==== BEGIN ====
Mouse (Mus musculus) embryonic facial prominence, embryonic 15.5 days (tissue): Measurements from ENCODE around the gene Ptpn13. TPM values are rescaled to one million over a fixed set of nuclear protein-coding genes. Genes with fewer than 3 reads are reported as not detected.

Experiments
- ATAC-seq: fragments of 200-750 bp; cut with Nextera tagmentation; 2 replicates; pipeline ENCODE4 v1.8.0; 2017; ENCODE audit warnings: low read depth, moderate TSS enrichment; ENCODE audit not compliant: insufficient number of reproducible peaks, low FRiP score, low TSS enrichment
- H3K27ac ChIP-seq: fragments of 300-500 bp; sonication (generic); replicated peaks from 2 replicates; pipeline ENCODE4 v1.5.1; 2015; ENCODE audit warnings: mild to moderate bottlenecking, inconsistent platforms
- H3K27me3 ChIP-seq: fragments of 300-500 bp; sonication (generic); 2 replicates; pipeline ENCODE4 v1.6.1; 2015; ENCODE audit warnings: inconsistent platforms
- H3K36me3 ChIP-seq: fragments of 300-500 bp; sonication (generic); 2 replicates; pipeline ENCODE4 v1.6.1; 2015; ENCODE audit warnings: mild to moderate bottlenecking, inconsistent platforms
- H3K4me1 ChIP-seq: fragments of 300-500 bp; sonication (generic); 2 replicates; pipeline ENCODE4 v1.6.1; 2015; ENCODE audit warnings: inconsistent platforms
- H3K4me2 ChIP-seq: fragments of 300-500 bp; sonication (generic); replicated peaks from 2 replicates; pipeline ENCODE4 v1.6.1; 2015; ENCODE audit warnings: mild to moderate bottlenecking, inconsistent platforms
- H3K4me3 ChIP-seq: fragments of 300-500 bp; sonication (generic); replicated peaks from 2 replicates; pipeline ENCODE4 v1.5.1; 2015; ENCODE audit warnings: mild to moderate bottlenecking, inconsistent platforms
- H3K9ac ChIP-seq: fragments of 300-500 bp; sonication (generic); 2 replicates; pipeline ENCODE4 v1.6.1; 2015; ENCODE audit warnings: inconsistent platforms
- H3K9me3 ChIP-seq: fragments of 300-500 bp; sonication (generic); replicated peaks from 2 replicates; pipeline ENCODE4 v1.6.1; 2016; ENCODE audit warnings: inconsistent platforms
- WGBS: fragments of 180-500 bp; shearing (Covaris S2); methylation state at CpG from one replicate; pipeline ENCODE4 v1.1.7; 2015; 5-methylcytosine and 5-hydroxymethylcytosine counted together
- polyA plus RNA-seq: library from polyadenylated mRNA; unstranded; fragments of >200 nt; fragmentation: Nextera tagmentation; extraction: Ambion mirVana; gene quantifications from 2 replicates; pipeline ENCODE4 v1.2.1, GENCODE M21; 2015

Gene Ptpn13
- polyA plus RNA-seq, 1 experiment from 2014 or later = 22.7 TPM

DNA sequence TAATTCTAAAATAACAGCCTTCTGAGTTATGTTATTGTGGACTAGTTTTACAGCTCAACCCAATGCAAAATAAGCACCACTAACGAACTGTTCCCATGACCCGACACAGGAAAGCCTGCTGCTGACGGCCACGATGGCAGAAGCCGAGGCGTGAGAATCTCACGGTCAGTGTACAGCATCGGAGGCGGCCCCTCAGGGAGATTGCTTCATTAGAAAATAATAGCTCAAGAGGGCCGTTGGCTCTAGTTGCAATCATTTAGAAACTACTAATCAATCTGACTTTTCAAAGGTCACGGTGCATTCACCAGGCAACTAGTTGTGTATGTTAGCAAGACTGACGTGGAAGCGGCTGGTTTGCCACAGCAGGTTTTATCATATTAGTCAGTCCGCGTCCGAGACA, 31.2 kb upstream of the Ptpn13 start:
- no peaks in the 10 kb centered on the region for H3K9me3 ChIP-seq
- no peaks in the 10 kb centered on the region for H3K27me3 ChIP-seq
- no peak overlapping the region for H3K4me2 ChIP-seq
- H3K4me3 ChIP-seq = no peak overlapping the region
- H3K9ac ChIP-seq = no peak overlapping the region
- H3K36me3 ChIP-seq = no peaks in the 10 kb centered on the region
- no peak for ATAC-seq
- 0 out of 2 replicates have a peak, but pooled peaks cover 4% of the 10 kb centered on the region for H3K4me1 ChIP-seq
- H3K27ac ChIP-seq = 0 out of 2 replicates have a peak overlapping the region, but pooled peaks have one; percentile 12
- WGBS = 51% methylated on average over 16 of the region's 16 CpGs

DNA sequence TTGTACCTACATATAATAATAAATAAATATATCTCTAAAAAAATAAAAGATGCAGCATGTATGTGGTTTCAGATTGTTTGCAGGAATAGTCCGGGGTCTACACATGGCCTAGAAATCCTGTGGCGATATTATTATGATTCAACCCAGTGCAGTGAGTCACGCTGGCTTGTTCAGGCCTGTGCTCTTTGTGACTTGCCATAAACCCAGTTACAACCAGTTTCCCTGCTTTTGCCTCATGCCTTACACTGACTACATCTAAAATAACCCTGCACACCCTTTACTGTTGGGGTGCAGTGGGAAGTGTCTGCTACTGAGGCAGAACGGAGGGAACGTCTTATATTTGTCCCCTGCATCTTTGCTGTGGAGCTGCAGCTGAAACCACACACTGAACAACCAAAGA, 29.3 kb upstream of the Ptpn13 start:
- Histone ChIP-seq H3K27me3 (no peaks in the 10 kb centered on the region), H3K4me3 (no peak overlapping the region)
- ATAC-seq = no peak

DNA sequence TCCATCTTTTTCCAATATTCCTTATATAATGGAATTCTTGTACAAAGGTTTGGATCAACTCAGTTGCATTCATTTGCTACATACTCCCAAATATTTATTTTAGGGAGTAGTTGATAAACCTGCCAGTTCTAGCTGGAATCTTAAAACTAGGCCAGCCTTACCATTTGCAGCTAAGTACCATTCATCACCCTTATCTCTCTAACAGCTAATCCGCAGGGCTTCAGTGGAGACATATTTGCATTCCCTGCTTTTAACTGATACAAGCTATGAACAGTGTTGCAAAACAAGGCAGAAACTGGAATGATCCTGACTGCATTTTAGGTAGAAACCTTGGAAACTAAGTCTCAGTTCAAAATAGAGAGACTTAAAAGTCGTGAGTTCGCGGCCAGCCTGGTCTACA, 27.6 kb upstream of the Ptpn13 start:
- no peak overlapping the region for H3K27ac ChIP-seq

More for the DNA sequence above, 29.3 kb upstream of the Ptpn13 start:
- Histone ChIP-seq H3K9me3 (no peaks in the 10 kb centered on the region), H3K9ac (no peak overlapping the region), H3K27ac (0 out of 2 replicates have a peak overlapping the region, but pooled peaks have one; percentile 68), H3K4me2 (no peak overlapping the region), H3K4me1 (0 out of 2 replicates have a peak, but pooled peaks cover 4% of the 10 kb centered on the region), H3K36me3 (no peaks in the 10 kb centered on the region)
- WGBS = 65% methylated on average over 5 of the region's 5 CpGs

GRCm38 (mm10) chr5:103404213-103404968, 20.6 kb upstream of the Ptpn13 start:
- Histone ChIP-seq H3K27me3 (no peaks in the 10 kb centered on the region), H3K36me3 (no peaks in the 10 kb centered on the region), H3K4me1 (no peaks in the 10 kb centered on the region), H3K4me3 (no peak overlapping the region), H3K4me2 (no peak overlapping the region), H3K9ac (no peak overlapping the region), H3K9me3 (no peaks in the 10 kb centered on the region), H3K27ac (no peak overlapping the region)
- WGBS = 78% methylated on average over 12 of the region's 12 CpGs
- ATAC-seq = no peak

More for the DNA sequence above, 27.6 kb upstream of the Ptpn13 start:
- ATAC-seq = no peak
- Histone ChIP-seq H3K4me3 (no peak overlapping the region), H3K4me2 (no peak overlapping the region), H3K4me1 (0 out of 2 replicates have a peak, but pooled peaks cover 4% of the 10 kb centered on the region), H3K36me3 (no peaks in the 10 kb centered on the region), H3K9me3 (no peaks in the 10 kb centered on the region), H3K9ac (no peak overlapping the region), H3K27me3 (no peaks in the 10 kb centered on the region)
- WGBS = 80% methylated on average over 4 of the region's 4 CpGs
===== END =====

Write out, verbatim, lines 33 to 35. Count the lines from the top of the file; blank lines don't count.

- Histone ChIP-seq H3K9me3 (no peaks in the 10 kb centered on the region), H3K9ac (no peak overlapping the region), H3K27ac (0 out of 2 replicates have a peak overlapping the region, but pooled peaks have one; percentile 68), H3K4me2 (no peak overlapping the region), H3K4me1 (0 out of 2 replicates have a peak, but pooled peaks cover 4% of the 10 kb centered on the region), H3K36me3 (no peaks in the 10 kb centered on the region)
- WGBS = 65% methylated on average over 5 of the region's 5 CpGs

GRCm38 (mm10) chr5:103404213-103404968, 20.6 kb upstream of the Ptpn13 start: